The International Journal of Clinical and Experimental Hypnosis
The present article examines the current status of hypnosis training and the attitudes of program chairs toward inclusion of such training in doctoral education. A brief survey on hypnosis training was sent to all psychology doctoral programs accredited by the American Psychological Association (n = 218) as well as 24 nonaccredited doctoral programs. Twenty-six percent of responding programs (n = 44/170) report offering either required or elective coursework in hypnosis. Of those programs offering a course in hypnosis, the mean semester credit hours earned was 3.
Determining hypnosis goals and specific suggestions for childhood anxiety, worry, and fear can be enhanced by a developmental psychopathology perspective. This article examines underlying causal risk factors that guide a focused assessment and individualized interventions, targeting self-regulation of emotional, cognitive, behavioral, and psychophysiological arousal and reactivity.
Forming implementation intentions has been consistently shown to be a powerful self-regulatory strategy. As the self-regulation of thoughts is important for the experience of involuntariness in the hypnotic context, investigating the effectiveness of implementation intentions on the suppression of thoughts was the focus of the present study. Participants were randomly assigned to one of four conditions (hypnotic instruction plus implementation intention, hypnotic instruction, implementation intention, and control condition).
MGMA connexion / Medical group Management Association
As many medical practice administrators focus on the proper care and feeding of their organizations, they've developed the same ailment as other "caregivers"--they tend to their own professional development and needs as an afterthought. But as any self-preserving caregiver can tell you, nurturing yourself actually helps those you serve. How should administrators balance and respond to their own goals and preferences and their organization's needs--while anticipating changes in the broader environment?
OBJECTIVE: To review the evolution of the paradigm of recovery in addiction and its implications. METHOD: A systematic literature review was conducted using the MEDLINE and PsychInfo databases over the past 10 years and key references from the retrieved literature. FINDINGS: The historical evolution of the concept of recovery has been shaped by several driving forces, including consumer experience, the need to better define our treatment outcome and parallel elaboration of the concepts of health, quality of life, and chronic disorders.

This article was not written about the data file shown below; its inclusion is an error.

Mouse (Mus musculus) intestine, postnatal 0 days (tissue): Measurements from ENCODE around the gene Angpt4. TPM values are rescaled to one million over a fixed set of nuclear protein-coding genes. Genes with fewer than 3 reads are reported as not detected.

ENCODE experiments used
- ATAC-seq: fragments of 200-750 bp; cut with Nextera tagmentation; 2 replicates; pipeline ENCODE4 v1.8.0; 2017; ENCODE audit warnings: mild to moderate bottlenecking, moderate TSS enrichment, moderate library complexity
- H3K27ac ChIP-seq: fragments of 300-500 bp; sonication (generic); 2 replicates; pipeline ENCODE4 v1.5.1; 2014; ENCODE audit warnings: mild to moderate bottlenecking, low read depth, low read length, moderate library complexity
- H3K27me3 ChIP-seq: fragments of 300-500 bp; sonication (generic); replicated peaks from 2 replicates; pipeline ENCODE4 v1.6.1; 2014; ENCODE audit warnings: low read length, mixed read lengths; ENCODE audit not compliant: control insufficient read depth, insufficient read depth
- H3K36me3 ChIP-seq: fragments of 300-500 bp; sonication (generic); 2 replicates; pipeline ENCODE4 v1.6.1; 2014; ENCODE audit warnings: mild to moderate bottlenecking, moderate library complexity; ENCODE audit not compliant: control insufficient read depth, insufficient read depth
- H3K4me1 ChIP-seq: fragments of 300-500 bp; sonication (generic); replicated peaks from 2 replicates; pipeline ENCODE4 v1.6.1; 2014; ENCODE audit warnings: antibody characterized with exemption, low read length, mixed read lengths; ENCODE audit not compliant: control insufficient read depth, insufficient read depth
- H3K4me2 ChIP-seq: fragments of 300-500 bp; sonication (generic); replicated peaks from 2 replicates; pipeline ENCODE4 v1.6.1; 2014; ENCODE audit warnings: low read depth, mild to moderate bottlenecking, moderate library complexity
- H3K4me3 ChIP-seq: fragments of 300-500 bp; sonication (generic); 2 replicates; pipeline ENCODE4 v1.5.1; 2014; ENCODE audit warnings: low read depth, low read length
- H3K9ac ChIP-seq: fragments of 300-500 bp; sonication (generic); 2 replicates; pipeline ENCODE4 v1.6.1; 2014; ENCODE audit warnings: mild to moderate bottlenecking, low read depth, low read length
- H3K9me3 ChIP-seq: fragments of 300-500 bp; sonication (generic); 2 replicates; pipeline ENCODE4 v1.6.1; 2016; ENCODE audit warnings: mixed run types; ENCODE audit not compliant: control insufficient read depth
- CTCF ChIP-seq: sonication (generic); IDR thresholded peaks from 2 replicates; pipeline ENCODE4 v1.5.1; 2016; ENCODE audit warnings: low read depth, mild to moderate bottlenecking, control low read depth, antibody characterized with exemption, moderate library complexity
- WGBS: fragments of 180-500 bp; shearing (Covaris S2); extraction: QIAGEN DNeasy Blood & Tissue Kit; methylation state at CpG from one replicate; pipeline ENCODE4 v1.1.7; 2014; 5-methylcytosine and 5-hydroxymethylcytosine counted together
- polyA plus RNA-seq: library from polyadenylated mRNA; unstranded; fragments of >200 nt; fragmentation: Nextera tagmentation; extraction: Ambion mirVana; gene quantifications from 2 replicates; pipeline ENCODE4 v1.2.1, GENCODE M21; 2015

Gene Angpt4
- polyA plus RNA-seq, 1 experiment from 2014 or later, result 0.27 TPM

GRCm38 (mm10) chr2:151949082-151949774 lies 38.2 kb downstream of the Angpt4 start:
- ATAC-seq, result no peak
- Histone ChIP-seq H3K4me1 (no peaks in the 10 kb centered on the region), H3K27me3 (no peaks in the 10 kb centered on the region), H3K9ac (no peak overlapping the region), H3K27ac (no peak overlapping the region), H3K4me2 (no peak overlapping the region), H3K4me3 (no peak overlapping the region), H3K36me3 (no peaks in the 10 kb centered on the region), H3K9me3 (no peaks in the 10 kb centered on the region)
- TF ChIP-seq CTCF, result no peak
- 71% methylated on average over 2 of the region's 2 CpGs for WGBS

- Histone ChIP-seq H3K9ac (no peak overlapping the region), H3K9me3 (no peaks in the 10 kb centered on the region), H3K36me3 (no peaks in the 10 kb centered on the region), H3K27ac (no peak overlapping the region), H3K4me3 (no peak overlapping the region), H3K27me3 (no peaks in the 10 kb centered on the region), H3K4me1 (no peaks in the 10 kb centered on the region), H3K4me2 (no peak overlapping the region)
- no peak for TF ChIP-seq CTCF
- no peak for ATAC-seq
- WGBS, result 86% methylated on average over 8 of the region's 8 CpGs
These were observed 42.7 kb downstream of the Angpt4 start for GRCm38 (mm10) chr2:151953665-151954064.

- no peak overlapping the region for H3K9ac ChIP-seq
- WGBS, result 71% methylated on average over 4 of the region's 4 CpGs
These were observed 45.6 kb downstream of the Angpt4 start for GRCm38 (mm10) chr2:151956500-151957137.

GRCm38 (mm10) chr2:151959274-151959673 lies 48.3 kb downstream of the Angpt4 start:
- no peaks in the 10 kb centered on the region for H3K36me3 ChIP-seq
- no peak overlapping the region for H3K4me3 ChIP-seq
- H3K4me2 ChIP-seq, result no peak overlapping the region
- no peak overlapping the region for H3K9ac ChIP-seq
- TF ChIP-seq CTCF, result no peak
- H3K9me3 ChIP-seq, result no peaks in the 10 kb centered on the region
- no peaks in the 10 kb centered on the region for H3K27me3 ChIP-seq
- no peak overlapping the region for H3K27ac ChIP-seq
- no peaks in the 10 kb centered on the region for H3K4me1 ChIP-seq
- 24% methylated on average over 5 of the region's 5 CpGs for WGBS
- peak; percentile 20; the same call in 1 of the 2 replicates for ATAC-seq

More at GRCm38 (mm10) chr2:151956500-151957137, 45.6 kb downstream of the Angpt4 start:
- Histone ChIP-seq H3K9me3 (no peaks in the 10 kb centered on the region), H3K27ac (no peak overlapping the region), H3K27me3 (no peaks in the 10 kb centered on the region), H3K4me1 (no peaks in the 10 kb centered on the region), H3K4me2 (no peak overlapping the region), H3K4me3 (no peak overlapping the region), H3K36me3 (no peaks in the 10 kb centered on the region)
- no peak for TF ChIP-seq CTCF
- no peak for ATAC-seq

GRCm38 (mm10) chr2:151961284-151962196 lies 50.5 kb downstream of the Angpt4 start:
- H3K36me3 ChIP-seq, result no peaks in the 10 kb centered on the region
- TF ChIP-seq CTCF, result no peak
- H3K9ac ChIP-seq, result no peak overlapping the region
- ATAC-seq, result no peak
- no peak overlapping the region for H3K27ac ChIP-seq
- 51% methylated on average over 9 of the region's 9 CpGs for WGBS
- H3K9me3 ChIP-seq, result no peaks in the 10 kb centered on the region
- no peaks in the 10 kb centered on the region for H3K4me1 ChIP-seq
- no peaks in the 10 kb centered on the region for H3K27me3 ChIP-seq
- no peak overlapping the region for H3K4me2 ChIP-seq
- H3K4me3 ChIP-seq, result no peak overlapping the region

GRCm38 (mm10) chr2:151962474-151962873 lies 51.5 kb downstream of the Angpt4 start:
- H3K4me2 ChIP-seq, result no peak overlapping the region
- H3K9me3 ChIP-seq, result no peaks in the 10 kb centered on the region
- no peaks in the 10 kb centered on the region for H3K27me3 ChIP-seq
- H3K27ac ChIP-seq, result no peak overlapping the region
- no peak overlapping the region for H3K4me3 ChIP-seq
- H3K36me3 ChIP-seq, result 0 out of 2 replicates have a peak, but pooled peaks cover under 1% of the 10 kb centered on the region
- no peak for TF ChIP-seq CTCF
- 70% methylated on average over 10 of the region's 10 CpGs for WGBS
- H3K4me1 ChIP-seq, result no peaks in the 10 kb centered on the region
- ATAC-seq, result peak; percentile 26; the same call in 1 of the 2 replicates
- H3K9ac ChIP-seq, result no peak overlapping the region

Patients will always have access to a variety of possibly effective, but unproved, therapies directed at maintaining health or treating illness. And there will always be complex, potentially therapeutic regimens that cannot be adequately tested for financial, ethical, or methodological reasons. Furthermore, even after adequate study of a given regimen, there will always be the fundamental uncertainty of medical practice: the fact that epidemiological research produces probabilistic results that cannot predict with certainty the best treatment for the single unique patient before us.
The present study investigated whether postural responses are influenced by the stability constraint of a voluntary, manual task. We also examined how task constraint and first experience (the condition with which the participants started the experiment) influence the kinematic strategies used to simultaneously accomplish a postural response and a voluntary task. Twelve healthy, older adults were perturbed during standing, while holding a tray with a cylinder placed with the flat side down (low constraint, LC) or with the rolling, round side down (high constraint, HC).
CONTEXT: Little is known about the incorporation of integrative medicine (IM) and complementary and alternative medicine (CAM) into family medicine residency programs. OBJECTIVE: The Society for Teachers of Family Medicine (STFM) approved a set of CAM/IM competencies for family medicine residencies. We hope to evaluate whether residency programs are implementing such competencies into their curriculum using an online survey tool. We also hope to assess the knowledge and attitudes of Residency Directors (RDs) on the CAM/IM competencies.